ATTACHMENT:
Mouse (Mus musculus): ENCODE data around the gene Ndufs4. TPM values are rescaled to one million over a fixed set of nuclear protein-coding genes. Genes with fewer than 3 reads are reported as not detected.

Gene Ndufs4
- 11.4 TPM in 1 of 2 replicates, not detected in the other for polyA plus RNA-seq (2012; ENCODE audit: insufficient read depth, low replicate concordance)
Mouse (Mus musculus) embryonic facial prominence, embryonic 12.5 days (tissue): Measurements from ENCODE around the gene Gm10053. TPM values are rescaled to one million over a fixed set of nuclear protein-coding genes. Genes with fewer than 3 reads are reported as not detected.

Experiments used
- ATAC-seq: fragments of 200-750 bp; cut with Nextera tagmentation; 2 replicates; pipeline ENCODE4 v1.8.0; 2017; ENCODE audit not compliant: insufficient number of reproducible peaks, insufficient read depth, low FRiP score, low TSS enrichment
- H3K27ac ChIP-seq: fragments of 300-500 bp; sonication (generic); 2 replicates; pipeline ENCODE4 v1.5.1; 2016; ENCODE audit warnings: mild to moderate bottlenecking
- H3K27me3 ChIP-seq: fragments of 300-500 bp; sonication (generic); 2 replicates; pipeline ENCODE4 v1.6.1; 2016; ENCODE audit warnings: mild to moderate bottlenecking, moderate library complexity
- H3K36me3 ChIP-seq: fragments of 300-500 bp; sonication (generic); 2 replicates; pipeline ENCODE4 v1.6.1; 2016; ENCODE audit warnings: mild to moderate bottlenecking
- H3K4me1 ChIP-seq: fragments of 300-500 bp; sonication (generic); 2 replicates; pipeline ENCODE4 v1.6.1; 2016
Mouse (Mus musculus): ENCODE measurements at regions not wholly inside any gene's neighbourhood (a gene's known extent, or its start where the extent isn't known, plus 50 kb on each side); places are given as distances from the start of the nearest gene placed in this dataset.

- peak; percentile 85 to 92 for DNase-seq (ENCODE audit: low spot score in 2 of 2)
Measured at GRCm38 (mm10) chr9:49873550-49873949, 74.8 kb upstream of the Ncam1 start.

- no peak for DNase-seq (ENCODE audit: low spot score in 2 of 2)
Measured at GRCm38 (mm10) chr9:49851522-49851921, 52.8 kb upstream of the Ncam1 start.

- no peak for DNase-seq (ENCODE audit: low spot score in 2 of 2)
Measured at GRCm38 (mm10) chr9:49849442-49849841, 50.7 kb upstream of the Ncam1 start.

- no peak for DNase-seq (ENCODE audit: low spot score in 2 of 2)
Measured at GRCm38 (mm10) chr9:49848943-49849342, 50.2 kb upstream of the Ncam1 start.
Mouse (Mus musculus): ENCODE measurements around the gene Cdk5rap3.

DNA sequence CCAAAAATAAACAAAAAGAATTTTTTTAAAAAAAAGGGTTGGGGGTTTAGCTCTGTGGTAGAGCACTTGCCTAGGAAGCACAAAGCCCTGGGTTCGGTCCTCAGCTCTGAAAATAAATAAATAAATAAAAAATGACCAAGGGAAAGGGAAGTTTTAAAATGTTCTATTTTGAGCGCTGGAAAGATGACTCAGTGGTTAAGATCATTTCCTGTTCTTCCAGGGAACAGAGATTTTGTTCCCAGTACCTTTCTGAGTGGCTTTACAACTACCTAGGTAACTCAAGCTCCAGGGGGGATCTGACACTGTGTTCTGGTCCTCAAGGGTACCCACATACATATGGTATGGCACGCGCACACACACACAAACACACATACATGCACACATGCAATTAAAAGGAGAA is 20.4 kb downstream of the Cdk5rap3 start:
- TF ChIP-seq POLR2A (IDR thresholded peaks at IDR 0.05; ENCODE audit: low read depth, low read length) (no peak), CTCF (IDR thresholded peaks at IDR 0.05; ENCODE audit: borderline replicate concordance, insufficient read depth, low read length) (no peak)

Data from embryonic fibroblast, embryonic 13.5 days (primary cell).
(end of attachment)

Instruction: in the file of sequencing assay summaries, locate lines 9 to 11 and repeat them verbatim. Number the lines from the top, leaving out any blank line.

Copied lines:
- H3K36me3 ChIP-seq: fragments of 300-500 bp; sonication (generic); 2 replicates; pipeline ENCODE4 v1.6.1; 2016; ENCODE audit warnings: mild to moderate bottlenecking
- H3K4me1 ChIP-seq: fragments of 300-500 bp; sonication (generic); 2 replicates; pipeline ENCODE4 v1.6.1; 2016
Mouse (Mus musculus): ENCODE measurements at regions not wholly inside any gene's neighbourhood (a gene's known extent, or its start where the extent isn't known, plus 50 kb on each side); places are given as distances from the start of the nearest gene placed in this dataset.